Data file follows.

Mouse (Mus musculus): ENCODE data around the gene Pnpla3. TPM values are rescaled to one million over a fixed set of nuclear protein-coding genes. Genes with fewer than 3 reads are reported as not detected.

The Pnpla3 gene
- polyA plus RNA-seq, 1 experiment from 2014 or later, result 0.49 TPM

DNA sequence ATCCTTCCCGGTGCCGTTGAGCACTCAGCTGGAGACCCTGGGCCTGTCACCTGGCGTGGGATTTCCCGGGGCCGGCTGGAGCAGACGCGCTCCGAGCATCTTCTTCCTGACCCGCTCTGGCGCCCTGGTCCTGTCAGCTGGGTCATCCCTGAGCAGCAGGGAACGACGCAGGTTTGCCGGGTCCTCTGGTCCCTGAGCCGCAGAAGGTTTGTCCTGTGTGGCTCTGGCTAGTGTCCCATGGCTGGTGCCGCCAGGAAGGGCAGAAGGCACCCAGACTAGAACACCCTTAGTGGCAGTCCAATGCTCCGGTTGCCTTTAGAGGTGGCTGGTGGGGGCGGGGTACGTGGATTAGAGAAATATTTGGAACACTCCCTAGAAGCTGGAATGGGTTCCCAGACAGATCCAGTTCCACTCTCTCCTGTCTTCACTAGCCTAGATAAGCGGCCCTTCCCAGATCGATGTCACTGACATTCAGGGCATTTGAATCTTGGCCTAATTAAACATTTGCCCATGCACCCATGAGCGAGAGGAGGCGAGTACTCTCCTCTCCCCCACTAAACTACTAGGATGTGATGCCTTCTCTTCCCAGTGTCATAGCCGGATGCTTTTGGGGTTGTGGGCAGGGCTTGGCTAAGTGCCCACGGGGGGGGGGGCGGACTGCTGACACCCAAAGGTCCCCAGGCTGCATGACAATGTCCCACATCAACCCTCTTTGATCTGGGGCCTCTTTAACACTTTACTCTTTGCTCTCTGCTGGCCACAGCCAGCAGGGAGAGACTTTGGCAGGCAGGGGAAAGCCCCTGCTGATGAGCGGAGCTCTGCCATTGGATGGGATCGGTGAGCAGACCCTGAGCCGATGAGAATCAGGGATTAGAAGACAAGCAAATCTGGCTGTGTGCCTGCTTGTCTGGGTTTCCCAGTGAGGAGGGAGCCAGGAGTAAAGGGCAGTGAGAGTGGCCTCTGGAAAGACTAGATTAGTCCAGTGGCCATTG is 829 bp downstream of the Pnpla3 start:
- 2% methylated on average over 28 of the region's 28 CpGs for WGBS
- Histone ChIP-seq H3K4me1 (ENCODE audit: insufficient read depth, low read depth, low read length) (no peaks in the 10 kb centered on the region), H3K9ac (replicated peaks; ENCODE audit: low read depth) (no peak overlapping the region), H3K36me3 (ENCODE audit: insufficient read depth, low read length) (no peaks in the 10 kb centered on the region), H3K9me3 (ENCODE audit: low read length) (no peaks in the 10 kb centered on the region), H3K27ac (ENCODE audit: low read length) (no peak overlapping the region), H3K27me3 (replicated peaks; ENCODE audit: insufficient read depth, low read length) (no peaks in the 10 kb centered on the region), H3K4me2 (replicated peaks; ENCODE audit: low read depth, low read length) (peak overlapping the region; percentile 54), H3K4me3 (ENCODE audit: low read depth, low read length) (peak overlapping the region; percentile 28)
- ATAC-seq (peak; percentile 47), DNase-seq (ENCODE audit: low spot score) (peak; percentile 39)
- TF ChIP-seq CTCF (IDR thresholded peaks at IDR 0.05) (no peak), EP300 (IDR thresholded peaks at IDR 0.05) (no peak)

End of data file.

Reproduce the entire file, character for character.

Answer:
Mouse (Mus musculus): ENCODE data around the gene Pnpla3. TPM values are rescaled to one million over a fixed set of nuclear protein-coding genes. Genes with fewer than 3 reads are reported as not detected.

The Pnpla3 gene
- polyA plus RNA-seq, 1 experiment from 2014 or later, result 0.49 TPM

DNA sequence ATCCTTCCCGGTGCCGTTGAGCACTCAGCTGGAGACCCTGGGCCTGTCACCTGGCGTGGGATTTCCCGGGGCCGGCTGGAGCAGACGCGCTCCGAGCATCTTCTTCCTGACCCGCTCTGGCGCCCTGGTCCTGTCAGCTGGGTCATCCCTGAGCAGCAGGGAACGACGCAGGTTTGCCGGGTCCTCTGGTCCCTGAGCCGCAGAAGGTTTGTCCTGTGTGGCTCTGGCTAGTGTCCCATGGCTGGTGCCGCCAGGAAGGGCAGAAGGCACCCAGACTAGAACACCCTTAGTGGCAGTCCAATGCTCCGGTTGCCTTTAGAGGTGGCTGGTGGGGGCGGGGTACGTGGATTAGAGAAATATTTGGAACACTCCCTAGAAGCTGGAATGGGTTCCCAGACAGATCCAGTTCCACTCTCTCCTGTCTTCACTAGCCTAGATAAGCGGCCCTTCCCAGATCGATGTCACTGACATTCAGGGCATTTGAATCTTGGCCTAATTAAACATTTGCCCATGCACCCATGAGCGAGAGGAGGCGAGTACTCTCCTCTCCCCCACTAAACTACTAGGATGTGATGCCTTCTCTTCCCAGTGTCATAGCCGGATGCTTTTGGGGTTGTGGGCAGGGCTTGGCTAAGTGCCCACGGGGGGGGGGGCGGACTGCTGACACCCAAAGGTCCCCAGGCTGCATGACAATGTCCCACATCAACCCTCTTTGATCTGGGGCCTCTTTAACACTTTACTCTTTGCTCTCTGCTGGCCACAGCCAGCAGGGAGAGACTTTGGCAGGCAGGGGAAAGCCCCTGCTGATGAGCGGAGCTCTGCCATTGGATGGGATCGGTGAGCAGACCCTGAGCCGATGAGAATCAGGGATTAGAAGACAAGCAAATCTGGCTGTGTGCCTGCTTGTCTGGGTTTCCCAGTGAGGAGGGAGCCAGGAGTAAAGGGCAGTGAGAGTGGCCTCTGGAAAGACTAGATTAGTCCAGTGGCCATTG is 829 bp downstream of the Pnpla3 start:
- 2% methylated on average over 28 of the region's 28 CpGs for WGBS
- Histone ChIP-seq H3K4me1 (ENCODE audit: insufficient read depth, low read depth, low read length) (no peaks in the 10 kb centered on the region), H3K9ac (replicated peaks; ENCODE audit: low read depth) (no peak overlapping the region), H3K36me3 (ENCODE audit: insufficient read depth, low read length) (no peaks in the 10 kb centered on the region), H3K9me3 (ENCODE audit: low read length) (no peaks in the 10 kb centered on the region), H3K27ac (ENCODE audit: low read length) (no peak overlapping the region), H3K27me3 (replicated peaks; ENCODE audit: insufficient read depth, low read length) (no peaks in the 10 kb centered on the region), H3K4me2 (replicated peaks; ENCODE audit: low read depth, low read length) (peak overlapping the region; percentile 54), H3K4me3 (ENCODE audit: low read depth, low read length) (peak overlapping the region; percentile 28)
- ATAC-seq (peak; percentile 47), DNase-seq (ENCODE audit: low spot score) (peak; percentile 39)
- TF ChIP-seq CTCF (IDR thresholded peaks at IDR 0.05) (no peak), EP300 (IDR thresholded peaks at IDR 0.05) (no peak)